Thomas F. Joyce and F.O. Butler:

Both Joyce (of the Pacific Colony) and Butler (of the Sonoma State Home), as administrative overseers of the local sterilization decisions, were ardent supporters of forced sterilization for many people committed to their institutions.

Butler, a physician, personally performed at least 1,000 sterilizations throughout his career. He was described as a “true crusader” and “the most conspicuous physician in the world in this department.” Under Butler’s direction, Sonoma expanded its role beyond the institution by admitting patients solely for the purpose of being sterilized and then released—acting as a kind of revolving operating room (which may have accounted for as many as 25 percent of females sterilized there). Sonoma was said to have sterilized more “mental defectives” than any other institution in the world up to 1942.

State of California (and 32 other states):

From 1909 to 1964, about one-third of the documented forced sterilizations were performed in California under a series of laws which increasingly expanded the scope of those who could be forcibly sterilized. Long after eugenics was disproved as a science, California continued to target people, especially women, housed in state institutions. It was not until late in 2014 that California finally passed a law banning forced sterilization in prisons.

U.S. Supreme Court and Oliver Wendell Holmes:

The Supreme Court in Buck v. Bell, with Holmes’ majority opinion, ruled to uphold the Virginia Sterilization Act of 1927, which greatly boosted the use of these laws across the country. Later, in 1942, the Court had an opportunity to overrule Buck v. Bell when it reviewed and struck down an Oklahoma law that permitted certain thrice-convicted felons to be sterilized (Skinner v. Oklahoma), but instead it confined its ruling to demand only that involuntary sterilization be practiced in accordance with the Equal Protection Clause.


The advocates of sterilization laws initially were eugenics zealots. Eugenics was a pseudoscience which aimed at "purifying the race" by "breeding" those with the "best" traits and sterilizing those with "undesirable" traits. It was then taken further to view nearly all "undesirable" conditions and even behavior that society frowned on as genetically determined, and sought to eliminate these "problems" by eliminating the genes that eugenicists believed "carried" them. In their view, progressive-minded society should be “helping out natural selection” by stopping the propagation of this bad germ plasm in those “unfit” people who manifested it. Thus sterilization, whether or not they consented, was put forward as a humanitarian approach to spare those people the burden of children.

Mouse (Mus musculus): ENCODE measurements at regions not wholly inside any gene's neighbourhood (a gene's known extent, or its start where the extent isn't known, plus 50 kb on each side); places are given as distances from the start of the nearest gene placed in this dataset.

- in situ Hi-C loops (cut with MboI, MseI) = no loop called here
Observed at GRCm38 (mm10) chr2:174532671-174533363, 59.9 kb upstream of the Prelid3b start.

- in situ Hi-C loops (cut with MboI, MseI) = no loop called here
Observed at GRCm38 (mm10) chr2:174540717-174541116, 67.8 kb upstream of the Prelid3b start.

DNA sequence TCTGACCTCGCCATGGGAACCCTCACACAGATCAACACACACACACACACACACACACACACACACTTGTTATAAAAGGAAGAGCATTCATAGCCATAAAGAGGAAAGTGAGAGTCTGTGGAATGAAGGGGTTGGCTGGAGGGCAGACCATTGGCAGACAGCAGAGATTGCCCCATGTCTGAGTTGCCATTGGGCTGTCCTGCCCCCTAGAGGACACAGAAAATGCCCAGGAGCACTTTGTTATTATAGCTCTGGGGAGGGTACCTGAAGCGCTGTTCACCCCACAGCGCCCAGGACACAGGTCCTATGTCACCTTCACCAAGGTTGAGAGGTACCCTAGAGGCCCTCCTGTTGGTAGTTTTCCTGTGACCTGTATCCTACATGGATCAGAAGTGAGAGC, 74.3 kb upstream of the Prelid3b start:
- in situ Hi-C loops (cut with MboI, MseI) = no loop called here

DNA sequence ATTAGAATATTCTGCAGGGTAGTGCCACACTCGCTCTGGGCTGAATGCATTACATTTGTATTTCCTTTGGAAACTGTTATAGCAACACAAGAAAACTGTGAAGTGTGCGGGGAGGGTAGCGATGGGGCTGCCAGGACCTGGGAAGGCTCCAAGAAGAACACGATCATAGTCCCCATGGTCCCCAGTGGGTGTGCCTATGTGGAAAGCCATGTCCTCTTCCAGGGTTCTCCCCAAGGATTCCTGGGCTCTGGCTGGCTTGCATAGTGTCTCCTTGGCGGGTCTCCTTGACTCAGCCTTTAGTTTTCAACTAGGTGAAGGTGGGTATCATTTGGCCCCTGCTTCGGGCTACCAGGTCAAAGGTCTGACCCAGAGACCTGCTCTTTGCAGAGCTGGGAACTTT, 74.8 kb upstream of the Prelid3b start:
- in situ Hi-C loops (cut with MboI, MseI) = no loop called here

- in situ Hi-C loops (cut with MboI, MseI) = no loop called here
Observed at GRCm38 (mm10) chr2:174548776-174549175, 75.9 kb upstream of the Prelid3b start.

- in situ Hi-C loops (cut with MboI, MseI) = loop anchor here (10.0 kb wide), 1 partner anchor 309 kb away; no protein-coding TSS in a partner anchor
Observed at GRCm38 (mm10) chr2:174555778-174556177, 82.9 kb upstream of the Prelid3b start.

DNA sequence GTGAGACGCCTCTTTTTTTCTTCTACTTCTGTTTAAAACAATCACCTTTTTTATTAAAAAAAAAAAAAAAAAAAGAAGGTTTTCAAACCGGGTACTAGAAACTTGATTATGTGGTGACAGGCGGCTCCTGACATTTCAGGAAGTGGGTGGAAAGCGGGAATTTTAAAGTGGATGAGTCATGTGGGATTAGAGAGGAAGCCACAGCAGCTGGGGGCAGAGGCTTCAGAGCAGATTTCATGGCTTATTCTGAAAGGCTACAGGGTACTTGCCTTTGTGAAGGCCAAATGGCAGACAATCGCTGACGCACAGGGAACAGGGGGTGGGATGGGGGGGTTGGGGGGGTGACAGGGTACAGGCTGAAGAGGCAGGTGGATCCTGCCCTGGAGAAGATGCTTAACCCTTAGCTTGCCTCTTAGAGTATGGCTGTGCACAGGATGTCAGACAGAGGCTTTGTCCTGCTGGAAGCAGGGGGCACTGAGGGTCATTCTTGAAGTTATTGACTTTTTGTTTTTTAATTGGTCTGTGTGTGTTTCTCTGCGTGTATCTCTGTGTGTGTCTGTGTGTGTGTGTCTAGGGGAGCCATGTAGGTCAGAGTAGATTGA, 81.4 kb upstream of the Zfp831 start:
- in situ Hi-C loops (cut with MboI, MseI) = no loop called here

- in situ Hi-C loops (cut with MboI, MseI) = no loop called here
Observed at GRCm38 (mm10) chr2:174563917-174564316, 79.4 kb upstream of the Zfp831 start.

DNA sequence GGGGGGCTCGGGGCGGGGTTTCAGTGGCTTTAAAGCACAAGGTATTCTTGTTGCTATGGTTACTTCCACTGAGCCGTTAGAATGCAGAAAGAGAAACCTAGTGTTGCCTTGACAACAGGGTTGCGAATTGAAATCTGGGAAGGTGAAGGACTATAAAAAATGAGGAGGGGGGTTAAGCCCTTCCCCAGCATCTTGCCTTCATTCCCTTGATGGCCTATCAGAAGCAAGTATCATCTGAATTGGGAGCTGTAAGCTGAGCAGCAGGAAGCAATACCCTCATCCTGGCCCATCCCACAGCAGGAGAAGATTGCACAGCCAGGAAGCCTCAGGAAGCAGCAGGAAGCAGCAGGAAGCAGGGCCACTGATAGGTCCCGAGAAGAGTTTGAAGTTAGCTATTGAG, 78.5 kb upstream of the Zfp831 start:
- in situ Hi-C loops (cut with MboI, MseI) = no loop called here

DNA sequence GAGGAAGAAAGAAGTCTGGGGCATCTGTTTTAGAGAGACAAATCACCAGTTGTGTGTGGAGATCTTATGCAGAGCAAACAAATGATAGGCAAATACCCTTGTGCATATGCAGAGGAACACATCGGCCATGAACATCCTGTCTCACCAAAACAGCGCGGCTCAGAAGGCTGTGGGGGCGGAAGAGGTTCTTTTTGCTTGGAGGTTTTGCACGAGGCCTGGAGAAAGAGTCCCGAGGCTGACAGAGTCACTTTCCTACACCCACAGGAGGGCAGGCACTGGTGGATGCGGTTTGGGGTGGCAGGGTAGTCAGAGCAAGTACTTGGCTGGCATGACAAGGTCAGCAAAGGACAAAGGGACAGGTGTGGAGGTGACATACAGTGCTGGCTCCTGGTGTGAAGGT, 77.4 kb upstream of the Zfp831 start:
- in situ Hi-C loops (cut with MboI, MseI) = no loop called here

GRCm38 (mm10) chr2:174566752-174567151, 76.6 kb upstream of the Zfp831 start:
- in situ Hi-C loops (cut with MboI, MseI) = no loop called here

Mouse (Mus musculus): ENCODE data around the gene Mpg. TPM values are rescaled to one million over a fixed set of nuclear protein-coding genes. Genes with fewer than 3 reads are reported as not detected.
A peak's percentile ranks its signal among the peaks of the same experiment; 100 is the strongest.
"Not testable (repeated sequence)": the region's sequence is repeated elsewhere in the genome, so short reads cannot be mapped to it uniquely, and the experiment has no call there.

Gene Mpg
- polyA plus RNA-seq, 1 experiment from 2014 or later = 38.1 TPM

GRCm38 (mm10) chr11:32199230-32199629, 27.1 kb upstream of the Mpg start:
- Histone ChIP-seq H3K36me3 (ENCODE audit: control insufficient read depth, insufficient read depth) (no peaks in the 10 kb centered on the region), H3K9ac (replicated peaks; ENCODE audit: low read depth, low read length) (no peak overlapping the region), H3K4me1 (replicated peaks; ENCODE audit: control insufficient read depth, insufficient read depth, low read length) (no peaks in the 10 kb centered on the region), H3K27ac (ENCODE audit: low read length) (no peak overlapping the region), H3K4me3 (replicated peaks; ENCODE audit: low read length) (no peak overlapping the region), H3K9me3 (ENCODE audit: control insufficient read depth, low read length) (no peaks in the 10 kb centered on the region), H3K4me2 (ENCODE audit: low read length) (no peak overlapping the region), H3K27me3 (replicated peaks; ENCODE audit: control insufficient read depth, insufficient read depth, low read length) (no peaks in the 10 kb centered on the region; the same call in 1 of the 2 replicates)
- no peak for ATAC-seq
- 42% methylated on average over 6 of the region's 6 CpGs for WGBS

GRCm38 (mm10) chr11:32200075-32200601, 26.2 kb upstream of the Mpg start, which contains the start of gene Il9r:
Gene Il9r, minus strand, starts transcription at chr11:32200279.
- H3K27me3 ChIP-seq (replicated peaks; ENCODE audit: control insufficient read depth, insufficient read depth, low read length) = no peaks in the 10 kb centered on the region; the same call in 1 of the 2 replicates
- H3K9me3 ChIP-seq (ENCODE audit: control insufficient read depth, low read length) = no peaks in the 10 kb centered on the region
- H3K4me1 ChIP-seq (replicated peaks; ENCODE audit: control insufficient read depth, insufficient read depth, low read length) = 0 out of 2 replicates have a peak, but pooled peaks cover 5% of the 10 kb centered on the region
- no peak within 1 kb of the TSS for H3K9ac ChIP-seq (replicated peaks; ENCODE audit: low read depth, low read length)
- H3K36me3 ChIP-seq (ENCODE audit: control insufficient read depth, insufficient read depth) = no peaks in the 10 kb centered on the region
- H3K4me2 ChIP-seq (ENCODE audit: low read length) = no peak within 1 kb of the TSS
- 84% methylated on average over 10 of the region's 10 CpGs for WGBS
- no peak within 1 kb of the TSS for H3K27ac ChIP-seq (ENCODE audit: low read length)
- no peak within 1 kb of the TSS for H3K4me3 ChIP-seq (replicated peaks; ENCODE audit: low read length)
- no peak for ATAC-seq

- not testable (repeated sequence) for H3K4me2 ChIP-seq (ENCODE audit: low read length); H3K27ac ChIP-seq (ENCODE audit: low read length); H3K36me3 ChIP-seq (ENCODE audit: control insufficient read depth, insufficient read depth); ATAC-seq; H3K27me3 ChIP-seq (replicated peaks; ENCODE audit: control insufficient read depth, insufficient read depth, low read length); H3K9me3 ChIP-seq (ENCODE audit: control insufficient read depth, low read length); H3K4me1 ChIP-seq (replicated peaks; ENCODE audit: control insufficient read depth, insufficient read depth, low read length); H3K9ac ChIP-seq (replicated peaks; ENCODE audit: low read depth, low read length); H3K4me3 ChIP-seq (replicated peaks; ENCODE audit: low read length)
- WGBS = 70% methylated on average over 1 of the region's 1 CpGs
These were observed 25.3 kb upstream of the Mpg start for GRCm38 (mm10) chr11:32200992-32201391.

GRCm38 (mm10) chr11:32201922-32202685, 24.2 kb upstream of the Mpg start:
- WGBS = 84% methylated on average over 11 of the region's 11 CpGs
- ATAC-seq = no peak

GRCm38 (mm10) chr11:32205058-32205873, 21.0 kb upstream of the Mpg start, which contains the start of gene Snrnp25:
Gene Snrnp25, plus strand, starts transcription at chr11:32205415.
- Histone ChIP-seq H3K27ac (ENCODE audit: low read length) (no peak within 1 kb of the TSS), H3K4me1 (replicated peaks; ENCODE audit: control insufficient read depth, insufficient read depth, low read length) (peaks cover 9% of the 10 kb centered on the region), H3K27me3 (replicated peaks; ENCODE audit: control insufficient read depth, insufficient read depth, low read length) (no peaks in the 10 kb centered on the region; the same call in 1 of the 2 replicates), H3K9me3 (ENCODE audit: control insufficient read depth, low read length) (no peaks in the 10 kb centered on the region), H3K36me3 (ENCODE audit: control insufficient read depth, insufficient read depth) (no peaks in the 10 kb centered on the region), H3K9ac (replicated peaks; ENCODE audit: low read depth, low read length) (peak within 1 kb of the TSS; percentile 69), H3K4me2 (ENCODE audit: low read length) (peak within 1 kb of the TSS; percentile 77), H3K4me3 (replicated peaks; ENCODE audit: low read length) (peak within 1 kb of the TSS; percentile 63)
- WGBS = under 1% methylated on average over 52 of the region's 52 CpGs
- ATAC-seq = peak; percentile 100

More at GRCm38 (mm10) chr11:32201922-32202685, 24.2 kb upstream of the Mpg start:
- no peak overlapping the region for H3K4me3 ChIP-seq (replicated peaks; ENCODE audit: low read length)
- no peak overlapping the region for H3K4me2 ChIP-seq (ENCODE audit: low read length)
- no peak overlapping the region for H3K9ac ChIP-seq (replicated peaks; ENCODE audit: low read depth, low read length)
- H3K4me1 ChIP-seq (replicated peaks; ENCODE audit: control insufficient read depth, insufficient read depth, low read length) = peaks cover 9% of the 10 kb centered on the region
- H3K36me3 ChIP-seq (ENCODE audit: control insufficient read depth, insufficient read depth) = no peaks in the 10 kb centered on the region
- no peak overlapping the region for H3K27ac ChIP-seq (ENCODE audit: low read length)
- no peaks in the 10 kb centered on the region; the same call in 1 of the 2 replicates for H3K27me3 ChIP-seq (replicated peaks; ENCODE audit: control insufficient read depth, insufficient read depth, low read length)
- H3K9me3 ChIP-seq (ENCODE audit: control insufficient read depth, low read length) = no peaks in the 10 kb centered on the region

Increasingly as eugenics was disproven, advocates of forced sterilization laws argued they were necessary to save the state the cost of supporting children on welfare, or in institutionalized situations.


Forced sterilization and laws criminalizing abortion have gone hand in hand in this society. The patriarchal family is, in its essence, a property relation; the wife is the possession of the husband, and her fundamental and essential role is a breeder of children. These authorities in the capitalist system intervened to control what children were produced. Whether through laws against abortion, forced sterilization, or other types of control over reproduction, the goal was to ensure that women from “desirable” sections of society produced children, while limiting children of those deemed to be unfit and “problematic undesirables.” That component of the population was predominantly the poor, Black, Native, Puerto Rican, Latino/a, and Mexican people—and fairly quickly focused on the women in these groups.

It should also be remembered that this whole development of forced sterilization was occurring during a time frame that included significant immigration restrictions, and in the context of the major worldwide inter-imperialist war (1914-1917) and the economic and political crisis and collapse of the U.S. and worldwide capitalist-imperialist economy in 1929—all of which made control of what children were born an even more urgent necessity for those authorities.



Black, Edwin; “Eugenics and the Nazis—the California connection,” San Francisco Chronicle (November 9, 2003)

Gould, Stephen Jay; “Carrie Buck’s Daughter“; originally published in Natural History magazine, July 1984

Kaelber, Lutz; “Eugenic: Compulsory Sterilization in 50 American States“; University of Vermont Social Science History Association

Kline, Wendy; Building a Better Race: Gender, Sexuality, and Eugenics from the Turn of the Century to the Baby Boom (2001)

Lawrence, Jane; “The Indian Health Service and the Sterilization of Native American Women”; American Indian Quarterly, Vol, 24, No. 3, pp 400-419, summer 2000

Lira, Natalie; (2015) “Of Low Grade Mexican Parentage: Race, Gender and Eugenic Sterilization in California, 1928-1952” (PhD dissertation, 2015)

Ordover, Nancy; “Puerto Rico“; in Eugenics Archives California (February 24, 2014)

Reilly, Philip R.; “Involuntary Sterilization in the United States: A Surgical Solution”; Quarterly Review of Biology (June 1987) Vol. 62, No. 2, pp 153-170

Stern, Alexandra Minna; “Sterilized in the Name of Public Health: Race, Immigration, and Reproductive Control in Modern California”; America Journal of Public Health (July 2005); Vol. 95, No. 7, pp 1128-1138

Torpy, Sally J.; “Native American Women and Coerced Sterilization: On the Trail of Tears in the 1970s”; American Indian Culture and Research Journal 24:2, pp 1-22 (2000)